Laxmi collects the dung in the morning from the shed and feeds into the digester. The dung is converted into biogas. The 1.8 cubic meters capacity of the digester is sufficient to fuel her kitchen, for preparing two meals for her family.  The oozing slurry from the digester is used to prepare vermi bed. This is mixed with agricultural crop residues of crops like soyabean, green and black gram. To this, dry leaf material is also added which earthworms feed on and produce vermicompost. In the first round, though it took 90 days to generate vermi compost, the cycles got reduced to 45-50 days later on.

Insecticide sprays made from chilli, garlic and ginger extract were used to treat leaf caterpillar, stem borer and yellow vein mosaic

 ‘The compost from the unit meets 90% requirement of farm. This has drastically reduced the input cost and doubled the yield from 5 quintals to 20 quintals. Seeing the benefits, we have made two more vermi compost units.  I have also sold earthworms to the women in my Self Help Group and also to more than 40 fellow farmers in Borgi and neighbouring village’, says Laxmi.

Further, Laxmi has dug a pit in the cattle shed to collect the animal urine. The cow urine is  used as a foliar spray and liquid manure. In one of her visit to the farm of a progressive farmer organised by VA, she learnt to make the organic formulations like Panchagavya, Jeeva Amrut and Chilli Garlic spray that can be used to improve the health of animals and also serve as pesticide and insecticide. In preparing Jeeva Amruta, she used cow dung, cow urine, jaggery, pulse flour mixed with some soil and slurry water and left to ferment for two days. She sprayed it after each irrigation and also applied to soil along with manure to increase the soil health.

Cow urine collected from cattle shed is used as foliar spray

Insecticide sprays made from chilli, garlic and ginger extract were used to treat leaf caterpillar, stem borer and yellow vein mosaic. She made Panchagavya by mixing nine different ingredients easily available in her kitchen and farm like – banana, cow ghee, jaggery, tender coconut, milk cow dung and cow urine and fermented it for 30 days in a cool shady place. This served as immunity booster for cattle and raised the milk yield, when added in their feed, says Laxmi.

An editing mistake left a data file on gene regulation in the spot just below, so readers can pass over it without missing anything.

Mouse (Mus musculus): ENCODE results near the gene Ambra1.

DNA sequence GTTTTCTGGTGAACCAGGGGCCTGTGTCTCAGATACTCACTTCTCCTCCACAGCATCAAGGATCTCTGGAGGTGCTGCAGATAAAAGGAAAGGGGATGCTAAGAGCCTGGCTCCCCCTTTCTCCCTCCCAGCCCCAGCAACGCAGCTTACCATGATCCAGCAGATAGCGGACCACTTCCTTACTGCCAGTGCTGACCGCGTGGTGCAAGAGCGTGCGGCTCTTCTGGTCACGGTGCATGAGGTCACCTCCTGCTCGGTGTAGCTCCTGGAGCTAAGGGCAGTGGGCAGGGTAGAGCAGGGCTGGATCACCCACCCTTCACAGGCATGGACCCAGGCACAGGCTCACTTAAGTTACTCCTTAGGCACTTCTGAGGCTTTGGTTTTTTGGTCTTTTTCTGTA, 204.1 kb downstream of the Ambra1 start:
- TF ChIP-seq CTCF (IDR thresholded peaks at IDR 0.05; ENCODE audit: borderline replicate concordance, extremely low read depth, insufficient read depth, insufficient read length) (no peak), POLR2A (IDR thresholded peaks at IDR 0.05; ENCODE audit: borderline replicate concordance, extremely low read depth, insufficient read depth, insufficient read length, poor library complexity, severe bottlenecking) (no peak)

Scaling up

The VA also supported Laxmi in constructing an open well. By linking to various government schemes, the VA helped Laxmi get a drip and sprinkler system from agriculture department on highly subsidised rates. For the first time, the family cultivated vegetables like tomato, sponge gourd, brinjal, leafy greens in Rabi. They have also planted an orchard with jamun, sapota, pomegranate, guava and lemon and also purchased two more cows. Thus, the couple is busy reviving one acre of fallow land that has been left unused since ages.

 Conclusion

People like Laxmi bai and her husband Shankrappa Hanumanthrao – who are small and marginal farmers supply 70% of our food.  They face various challenges in their farms due to scarcity of water, degraded lands, lack of inputs, market, finance and absence of risk taking ability. Moreover, in the past few decades, increasing unpredictability of weather has made rainfed food production system even more vulnerable and uncertain.

The promotion of sustainable agro ecological practices through recycle and reuse of resources has enabled Laxmi and Shankrappa to sustain on their own. It has reduced their dependency on external sources, minimising waste and building an autonomy for better living. Diversity in farm has not only boosted the income but has also added to and nutrition on her plate improving the health of the family. Laxmi is respected and recognised among relatives and community who often seek her opinion on farming. 

Jasbir Sandhu

Reliance Foundation

Mumbai, Maharashtra, India

Email: Jasbir.Sandhu@reliancefoundation.org